When it comes to virtue, it’s difficult to find a better guide than Aristotle.
Growing up, I never considered myself to be particularly nice, perhaps because I’m from a rural part of New Brunswick, one of Canada’s Maritime Provinces— the conspicuously “nicest” region in a self-consciously nice country. My parents are nice in a way that almost beggars belief—my mother’s tact is such that thestrongest condemnation in her arsenal is “Well, I wouldn’t say I don’t like it, per se…” As for me, teenage eye-rolls gave way to undergraduate seriousness, which gave way to graduate-student irony. I thought of Atlantic Canadian nice as a convenient way to avoid telling the truth about the way things are—a disingenuous evasion of the nasty truth about the world. Even the word nice seems the moral equivalent of “uninteresting”— anodyne, tedious, otiose.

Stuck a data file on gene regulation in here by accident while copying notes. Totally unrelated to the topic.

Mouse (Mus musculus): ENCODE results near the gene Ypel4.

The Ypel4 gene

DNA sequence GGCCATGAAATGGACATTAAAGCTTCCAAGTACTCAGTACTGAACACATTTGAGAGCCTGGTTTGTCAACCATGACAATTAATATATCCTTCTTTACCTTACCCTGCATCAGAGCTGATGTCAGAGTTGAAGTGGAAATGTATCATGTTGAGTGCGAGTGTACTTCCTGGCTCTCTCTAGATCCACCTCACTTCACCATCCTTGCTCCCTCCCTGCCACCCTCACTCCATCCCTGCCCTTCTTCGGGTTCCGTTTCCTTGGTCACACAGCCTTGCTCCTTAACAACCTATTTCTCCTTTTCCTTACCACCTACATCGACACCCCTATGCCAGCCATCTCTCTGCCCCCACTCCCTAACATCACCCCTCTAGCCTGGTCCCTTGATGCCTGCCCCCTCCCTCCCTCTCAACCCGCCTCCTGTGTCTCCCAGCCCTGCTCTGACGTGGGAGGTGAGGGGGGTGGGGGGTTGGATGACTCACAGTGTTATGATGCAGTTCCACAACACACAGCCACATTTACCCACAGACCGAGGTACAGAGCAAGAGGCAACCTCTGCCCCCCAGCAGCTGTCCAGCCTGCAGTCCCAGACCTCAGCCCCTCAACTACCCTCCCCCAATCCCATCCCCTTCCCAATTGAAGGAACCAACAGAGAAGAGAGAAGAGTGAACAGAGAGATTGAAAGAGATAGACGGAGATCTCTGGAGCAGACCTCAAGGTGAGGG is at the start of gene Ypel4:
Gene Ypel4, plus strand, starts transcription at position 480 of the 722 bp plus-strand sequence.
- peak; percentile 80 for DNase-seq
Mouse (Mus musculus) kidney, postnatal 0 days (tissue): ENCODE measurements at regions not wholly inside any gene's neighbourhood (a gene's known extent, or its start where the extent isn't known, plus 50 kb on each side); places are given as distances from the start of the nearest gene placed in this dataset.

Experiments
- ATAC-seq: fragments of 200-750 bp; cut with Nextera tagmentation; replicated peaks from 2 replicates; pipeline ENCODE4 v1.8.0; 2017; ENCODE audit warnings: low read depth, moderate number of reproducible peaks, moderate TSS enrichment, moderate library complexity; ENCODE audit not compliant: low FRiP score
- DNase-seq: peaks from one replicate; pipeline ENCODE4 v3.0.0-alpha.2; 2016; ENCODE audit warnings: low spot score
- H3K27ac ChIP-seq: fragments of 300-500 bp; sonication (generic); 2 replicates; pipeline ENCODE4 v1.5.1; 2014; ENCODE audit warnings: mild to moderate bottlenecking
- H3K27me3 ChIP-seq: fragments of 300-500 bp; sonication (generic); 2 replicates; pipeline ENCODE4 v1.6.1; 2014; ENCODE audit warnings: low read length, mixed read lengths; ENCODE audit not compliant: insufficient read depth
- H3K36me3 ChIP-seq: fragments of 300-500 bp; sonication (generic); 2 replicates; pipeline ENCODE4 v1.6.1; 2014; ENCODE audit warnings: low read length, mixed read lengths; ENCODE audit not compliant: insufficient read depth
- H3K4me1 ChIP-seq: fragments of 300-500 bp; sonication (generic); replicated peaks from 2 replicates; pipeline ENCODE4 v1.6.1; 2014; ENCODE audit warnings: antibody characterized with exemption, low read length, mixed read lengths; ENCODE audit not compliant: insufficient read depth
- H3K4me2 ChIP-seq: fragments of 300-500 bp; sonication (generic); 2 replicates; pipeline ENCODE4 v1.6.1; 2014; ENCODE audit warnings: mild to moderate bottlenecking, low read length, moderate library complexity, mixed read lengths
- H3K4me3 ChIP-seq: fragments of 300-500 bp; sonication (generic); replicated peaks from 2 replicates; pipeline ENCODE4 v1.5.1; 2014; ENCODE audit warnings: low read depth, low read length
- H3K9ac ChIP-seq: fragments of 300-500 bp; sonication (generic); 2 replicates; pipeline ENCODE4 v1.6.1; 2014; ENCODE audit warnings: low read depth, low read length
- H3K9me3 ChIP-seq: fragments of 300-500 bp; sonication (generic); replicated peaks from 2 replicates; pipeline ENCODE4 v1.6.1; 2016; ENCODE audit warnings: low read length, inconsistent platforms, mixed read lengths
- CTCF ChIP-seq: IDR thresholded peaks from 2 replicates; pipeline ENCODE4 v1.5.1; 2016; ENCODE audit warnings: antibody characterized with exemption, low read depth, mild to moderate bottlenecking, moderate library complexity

That’s why I remember being a bit shocked when my colleagues at my first job in Massachusetts kept informing me that I was “too nice” to share my opinion about something or someone. Didn’t they know they were speaking to a percipient and courageous truth-teller? Maybe it was my harrowing stint as a commuter in Worcester—why won’t these people on the MassPike in fact use their “blinkahs”?—or maybe becoming a dad softened me up, but I have, initially with some dismay, found myself increasingly enjoying trying to be nice.